Judd Hirsh (left) discusses options with Numb3rs co-creator Nick Falacci at Gray Residence.
Many West Adams preservationists celebrate their home's centennial with a party. But for Ed Trosper and David Raposa, their home's 100th anniversary year was ushered in with another milestone event. In late March, CBS filmed the 100th episode of the TV series Numb3rs at the Trosper/Raposa home, known officially in preservation circles as the Gray Residence, Los Angeles Historic-Cultural Monument No. 600. >This historic house appears weekly on TV in Numb3rs as the reel-life "Eppes family residence." In the show, one brother, Don Eppes (Rob Morrow) is an FBI agent helped in his crime-solving by his math genius brother, Charlie (David Krumholtz). Charlie lives in his family's "Pasadena" Craftsman home with his father, Alan (Judd Hirsch), a retired city planner. The series first aired in January, 2005, and the 100th episode is slated to air on May 1, during May Sweeps.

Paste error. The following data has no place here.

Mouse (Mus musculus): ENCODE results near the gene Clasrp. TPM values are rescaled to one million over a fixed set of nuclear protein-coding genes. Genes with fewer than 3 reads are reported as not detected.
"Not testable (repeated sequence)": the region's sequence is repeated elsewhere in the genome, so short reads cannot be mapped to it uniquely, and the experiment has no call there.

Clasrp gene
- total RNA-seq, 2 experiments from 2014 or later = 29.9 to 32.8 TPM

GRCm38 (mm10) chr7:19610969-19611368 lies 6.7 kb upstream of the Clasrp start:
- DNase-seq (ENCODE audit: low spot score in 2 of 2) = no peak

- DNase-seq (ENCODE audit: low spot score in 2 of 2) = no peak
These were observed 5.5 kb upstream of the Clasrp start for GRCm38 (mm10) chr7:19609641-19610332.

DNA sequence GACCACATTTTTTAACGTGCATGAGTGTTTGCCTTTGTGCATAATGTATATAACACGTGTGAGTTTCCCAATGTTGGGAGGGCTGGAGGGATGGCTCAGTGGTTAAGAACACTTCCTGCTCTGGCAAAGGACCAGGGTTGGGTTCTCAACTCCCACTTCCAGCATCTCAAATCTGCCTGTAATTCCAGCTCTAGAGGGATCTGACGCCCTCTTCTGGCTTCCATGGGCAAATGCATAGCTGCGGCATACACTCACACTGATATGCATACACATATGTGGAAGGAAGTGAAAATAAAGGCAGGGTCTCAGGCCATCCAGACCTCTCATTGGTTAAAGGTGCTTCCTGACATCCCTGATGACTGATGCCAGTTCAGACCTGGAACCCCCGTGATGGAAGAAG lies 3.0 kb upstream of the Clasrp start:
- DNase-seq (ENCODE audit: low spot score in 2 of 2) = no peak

In real life, attorney Lucien Gray and his philanthropist wife, Blanche, built this house in 1909 for the then-exorbitant expense of $8,600, double what many of the city's houses cost at the time. It was designed by architect Arthur S. Heineman, and is located at 2515 4th Avenue. Blanche Gray launched the first Community Chest Drive, the forerunner of today's United Way charity, from the dining room. The Gray family lived here for more than 50 years, and then sold the residence to Dr. Ruth Temple, a prominent black physician who was the first African-American woman to practice medicine in Los Angeles. Temple entered Loma Linda Medical School in 1913 as one of three female students in the class, and became the school's first black graduate in 1918. She settled on preventive health care as a specialty, and opened the first medical clinic in Southeast Los Angeles.